All that aside, here is the famous 8 minute crane shot from the opening of The Player. It's pretty amazing. Especially with all this talk of the 5 minute Steadicam shot from Atonement, I think it's appropriate. Just when you think it's over, they take off again. Key Grip Tony Marra told me they resurfaced the parking lot for the Titan and it's beautiful (the shot not the parking lot although it is very nice). So here it is in the video bar, performed by Dolly Grip Wayne Stroud and the unnamed grips who assisted.....

PS- I picked the video with French titles, it just adds something.

Friday, January 11, 2008

X Files

As a result of my recent unemployment, I find more time to watch television. Today, I watched several early episodes of the X Files. I had forgotten how good they were. The camera movement is gorgeous. I remember when the show first aired how impressed I was with the almost flawless camera moves. Many of us have done episodic work and know how grueling it can be. You rarely get more than two rehearsals before you roll. The X Files dolly and crane work was some of the most consistently dead-on camera movement I have ever seen in TV. I looked through Youtube to find some examples, but no luck yet. When I find some, I'll post them. If any of you did those shows, my hat's off.

Thursday, January 10, 2008

New Video

I was looking on You tube for just miscellaneous dolly shots (again, I need a hobby) and came across this clip of the tear-jerking final scene from My Dog Skip. Skip is played by "Moose" from Frasier. Before I knew it I was tearing up, so I punched myself in the side of the head. Thankfully, my wife isn't home. Watch it if you dare. (alone is best). The first push-in was done on a Titan Crane. I don't remember why but I'm sure there was a good reason. I think the initial pull-out from the bed when Skip enters is a tad too fast. If I remember, it was to get Moose into frame a little earlier. If I had it to do over, I would have taken a little off. But, there it is. Other tools used: Chapman Hybrid and Peewee 3.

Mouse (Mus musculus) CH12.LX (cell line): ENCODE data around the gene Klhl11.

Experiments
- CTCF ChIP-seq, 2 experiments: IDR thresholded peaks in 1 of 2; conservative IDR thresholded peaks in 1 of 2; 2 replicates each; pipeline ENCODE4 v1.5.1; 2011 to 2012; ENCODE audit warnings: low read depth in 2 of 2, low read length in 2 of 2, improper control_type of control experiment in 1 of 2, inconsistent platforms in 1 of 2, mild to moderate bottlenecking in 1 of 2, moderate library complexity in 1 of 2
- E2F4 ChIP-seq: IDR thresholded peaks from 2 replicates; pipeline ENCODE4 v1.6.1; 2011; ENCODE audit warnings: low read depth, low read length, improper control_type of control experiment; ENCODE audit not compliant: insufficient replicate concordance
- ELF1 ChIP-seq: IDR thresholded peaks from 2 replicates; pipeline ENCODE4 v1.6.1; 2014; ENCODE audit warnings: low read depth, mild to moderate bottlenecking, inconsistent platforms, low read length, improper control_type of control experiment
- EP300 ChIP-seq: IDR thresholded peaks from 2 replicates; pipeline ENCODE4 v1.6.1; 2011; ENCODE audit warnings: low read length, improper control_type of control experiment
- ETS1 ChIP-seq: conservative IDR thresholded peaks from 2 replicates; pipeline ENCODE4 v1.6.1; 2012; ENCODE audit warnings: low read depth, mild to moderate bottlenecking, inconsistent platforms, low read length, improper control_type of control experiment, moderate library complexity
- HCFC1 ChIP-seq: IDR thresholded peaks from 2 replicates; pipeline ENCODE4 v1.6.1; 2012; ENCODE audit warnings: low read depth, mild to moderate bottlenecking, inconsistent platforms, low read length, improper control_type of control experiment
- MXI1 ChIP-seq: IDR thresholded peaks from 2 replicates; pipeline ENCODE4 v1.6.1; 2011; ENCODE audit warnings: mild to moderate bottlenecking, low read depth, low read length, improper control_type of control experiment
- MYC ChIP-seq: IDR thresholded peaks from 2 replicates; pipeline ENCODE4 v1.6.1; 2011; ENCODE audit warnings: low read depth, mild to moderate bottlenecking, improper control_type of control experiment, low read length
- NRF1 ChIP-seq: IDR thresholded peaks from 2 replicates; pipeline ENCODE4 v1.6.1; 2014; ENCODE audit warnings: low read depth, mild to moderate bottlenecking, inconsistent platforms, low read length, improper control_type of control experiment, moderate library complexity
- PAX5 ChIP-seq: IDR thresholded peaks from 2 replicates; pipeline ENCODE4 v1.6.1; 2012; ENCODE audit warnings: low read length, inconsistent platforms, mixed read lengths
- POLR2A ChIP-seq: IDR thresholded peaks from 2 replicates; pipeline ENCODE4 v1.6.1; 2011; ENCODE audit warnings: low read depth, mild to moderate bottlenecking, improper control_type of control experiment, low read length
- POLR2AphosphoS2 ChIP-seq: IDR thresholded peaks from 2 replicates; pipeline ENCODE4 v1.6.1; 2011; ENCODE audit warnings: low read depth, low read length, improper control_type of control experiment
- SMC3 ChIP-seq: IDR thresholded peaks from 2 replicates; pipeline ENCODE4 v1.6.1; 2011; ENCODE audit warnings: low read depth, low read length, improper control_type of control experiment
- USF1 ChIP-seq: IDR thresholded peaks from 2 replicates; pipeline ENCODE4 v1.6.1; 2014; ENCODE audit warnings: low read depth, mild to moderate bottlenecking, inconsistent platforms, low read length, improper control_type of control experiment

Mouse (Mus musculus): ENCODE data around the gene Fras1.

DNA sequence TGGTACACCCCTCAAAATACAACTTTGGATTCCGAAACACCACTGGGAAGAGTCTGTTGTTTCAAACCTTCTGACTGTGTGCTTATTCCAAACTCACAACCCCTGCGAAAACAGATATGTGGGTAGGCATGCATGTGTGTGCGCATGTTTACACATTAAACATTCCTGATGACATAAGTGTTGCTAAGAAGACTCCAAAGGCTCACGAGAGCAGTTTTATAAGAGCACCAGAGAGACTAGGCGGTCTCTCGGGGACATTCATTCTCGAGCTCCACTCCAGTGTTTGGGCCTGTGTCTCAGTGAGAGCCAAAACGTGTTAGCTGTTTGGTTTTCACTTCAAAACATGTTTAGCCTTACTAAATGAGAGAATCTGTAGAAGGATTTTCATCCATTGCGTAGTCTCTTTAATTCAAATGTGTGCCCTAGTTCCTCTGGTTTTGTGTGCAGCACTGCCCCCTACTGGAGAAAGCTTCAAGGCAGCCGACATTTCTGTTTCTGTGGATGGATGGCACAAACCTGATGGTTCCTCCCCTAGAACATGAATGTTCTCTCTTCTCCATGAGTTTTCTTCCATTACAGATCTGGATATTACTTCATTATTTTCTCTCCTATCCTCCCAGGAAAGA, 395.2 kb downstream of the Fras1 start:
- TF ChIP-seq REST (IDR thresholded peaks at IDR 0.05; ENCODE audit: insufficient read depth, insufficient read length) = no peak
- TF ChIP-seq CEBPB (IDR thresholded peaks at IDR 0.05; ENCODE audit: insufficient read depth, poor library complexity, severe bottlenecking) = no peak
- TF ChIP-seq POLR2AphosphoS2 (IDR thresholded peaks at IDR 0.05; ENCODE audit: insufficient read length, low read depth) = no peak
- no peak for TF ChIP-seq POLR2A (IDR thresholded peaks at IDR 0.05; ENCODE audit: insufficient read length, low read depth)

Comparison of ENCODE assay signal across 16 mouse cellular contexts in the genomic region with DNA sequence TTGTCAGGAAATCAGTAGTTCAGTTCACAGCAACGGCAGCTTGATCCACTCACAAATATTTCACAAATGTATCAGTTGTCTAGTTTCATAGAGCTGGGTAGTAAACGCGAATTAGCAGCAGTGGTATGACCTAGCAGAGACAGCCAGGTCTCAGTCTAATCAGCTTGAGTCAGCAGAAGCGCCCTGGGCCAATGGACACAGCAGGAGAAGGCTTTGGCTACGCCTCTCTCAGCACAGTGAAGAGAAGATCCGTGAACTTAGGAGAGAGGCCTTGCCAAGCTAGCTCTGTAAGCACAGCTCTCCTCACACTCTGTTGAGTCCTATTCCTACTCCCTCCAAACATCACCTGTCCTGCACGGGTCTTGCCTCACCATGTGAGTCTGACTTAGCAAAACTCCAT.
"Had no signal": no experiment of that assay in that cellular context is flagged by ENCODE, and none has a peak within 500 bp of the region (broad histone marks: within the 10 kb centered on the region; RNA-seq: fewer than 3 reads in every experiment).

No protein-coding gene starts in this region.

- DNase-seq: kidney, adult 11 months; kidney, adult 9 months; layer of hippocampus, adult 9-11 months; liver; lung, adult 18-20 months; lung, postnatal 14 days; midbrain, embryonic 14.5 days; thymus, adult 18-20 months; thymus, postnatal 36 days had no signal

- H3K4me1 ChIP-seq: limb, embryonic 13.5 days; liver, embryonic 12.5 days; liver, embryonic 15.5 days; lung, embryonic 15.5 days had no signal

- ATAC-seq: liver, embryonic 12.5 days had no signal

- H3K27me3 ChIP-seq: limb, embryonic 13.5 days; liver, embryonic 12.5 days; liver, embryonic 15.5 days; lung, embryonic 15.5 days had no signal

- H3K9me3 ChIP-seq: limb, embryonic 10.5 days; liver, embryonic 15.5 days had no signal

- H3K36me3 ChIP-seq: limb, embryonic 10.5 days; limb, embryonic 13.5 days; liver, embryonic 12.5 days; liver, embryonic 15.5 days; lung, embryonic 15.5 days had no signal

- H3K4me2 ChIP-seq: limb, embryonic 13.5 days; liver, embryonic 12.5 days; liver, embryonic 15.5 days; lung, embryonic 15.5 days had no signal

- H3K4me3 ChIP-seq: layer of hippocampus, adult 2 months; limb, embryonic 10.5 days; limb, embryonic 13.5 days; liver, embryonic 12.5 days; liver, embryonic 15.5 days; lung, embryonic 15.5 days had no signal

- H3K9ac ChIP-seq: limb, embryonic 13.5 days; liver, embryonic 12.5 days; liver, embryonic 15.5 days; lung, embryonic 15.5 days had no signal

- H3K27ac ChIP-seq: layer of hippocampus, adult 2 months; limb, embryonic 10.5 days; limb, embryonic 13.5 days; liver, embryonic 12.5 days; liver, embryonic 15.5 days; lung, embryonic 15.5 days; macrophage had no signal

The video has since been changed but is available at this link:
Rest in Peace, Moose.

Tips for New Dolly Grips (As Requested)

Most important thing- attitude. Act like you've been there before. Be cool. The operator and the DP need to trust you so when they ask you if you can do something, as long as you know it's physically possible, nod, look thoughtful, and say "sure" like you were asked if the sky's blue. If you know it can be done, you'll figure out a way to do it.

Don't ask the operator how the shot was after each take. If it sucked, believe me, they'll tell you. All you're doing is annoying the operator and showing your insecurity.

Have fun. Make the people around you laugh when you get the chance. If you don't have a sense of humor, wear a funny hat. (ok, if you don't have a sense of humor you don't realize that's a joke). Making movies should be fun.

Be the operator's extra eyes on set. You're a camera operator too. Look for reflections, look for cables, look for shadows. It ain't all about the moves. They'll appreciate you for this because, trust me, a lot of guys don't do this.

Mark the front wheels. The chassis kicks around on dance floor and back wheel marks can't be trusted.

Know your eyelines. Know the rule, know where they are throughout a scene. You'll be amazed how much this helps you be a better dolly grip. Plus, there's nothing better than informing the DP/operator that the eyeline he's just set up is wrong.... and being correct. It freaks them out.